Residents of Bauang, La Union, made a 350-meter long rice cake ('inkiwar') - setting the new world record for the Longest rice cake.
The Guinness world record for the largest rice cake weighed 3.68 tonnes (8,113 lb) and was made by Kwak Sungho and staff of Han Bbang (South Korea) at the 12th World Rice Food Festival, Dongjin-gun, Chungnam, South Korea.
Guinness World Records also recognized the world record for the largest rice mosaic; it was 1,656.2 m² (17,827 ft²) and was created by the 2012 Yeosu World Expo Local Bidding Committee at the Olympic Stadium in Seoul, Korea.
A rice cake may be any kind of food item made from rice that has been shaped, condensed, or otherwise combined into a single object.
A wide variety of rice cakes exist in many different cultures in which rice is eaten, and are particularly prevalent in Asia.
Common variations include cakes made with rice flour, those made from ground rice, and those made from whole grains of rice compressed together or combined with some other binding substance.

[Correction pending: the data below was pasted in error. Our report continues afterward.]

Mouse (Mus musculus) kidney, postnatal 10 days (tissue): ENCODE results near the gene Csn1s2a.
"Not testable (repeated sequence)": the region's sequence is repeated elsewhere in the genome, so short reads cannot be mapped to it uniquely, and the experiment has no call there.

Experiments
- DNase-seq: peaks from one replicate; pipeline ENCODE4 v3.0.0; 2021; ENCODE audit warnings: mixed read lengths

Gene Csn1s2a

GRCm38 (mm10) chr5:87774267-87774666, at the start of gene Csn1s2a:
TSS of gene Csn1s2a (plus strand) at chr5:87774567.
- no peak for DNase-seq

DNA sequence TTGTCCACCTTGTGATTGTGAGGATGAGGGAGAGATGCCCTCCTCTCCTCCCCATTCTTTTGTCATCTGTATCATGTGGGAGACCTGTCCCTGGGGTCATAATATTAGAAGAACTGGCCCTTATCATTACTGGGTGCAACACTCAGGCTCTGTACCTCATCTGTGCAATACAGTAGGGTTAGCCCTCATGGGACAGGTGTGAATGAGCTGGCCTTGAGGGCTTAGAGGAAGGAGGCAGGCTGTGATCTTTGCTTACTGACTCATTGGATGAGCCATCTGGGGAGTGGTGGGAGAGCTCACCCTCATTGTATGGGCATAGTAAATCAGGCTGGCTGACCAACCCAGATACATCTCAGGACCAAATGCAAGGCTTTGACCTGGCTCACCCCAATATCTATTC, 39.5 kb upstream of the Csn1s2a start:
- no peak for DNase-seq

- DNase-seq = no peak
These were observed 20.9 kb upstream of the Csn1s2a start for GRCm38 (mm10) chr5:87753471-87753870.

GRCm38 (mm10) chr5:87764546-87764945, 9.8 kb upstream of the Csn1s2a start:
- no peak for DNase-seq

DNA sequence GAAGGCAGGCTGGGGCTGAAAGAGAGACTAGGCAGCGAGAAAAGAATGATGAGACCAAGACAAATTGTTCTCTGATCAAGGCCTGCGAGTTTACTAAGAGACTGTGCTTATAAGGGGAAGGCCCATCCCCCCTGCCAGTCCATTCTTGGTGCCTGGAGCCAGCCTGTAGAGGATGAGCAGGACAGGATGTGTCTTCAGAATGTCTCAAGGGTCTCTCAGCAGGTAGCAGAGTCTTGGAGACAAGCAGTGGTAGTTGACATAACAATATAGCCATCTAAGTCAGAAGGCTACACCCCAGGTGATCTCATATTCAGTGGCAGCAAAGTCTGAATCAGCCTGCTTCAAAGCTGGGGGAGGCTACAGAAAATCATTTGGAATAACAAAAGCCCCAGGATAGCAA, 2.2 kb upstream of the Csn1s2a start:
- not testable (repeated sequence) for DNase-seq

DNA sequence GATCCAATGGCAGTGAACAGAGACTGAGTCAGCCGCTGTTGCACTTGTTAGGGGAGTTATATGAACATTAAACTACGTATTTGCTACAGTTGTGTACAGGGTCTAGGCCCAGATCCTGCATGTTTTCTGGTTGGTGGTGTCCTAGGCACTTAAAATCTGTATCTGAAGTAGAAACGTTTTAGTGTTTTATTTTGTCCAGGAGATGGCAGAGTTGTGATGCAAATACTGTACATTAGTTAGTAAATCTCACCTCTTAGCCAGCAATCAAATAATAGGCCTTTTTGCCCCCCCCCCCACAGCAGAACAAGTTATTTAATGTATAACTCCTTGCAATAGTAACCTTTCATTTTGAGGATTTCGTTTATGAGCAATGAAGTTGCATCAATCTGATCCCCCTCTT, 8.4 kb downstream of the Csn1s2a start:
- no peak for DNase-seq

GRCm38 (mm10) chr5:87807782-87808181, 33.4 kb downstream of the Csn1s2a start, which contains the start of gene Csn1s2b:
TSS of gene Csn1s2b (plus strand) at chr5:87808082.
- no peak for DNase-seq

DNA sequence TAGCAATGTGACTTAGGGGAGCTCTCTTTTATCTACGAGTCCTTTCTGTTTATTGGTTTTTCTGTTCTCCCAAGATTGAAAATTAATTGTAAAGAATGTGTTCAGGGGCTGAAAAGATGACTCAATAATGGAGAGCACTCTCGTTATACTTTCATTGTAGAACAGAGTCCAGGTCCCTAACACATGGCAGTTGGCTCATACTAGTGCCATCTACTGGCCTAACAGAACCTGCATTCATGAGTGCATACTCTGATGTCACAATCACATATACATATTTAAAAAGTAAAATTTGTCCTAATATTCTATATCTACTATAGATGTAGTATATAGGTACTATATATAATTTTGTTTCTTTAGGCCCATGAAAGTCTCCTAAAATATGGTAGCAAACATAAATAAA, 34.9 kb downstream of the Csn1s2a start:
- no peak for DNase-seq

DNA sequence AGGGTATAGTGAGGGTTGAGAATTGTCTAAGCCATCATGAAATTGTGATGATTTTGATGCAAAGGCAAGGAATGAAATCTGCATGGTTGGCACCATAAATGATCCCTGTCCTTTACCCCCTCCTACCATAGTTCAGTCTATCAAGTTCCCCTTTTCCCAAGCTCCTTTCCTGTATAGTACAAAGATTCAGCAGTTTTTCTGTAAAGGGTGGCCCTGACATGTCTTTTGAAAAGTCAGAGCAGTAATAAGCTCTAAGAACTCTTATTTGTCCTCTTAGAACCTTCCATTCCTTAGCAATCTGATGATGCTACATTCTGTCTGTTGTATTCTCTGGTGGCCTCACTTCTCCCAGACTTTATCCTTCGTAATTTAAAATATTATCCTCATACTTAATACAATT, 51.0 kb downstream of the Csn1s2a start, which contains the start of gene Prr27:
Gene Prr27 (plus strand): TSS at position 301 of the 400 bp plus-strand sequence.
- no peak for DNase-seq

Lontong, popular in Indonesia and Malaysia, is made of compressed rice that is then cut into small cakes. It is traditionally made by boiling the rice until it is partially cooked and packing it tightly into a rolled-up banana leaf.
The leaf is secured and cooked in boiling water for about 90 minutes. Once the compacted rice has cooled, it can be cut up into bite-sized pieces.
The dish is usually served cold or at room temperature with sauce-based dishes such as gado-gado and salads, although it can be eaten as an accompaniment to other dishes such as Satay and curries.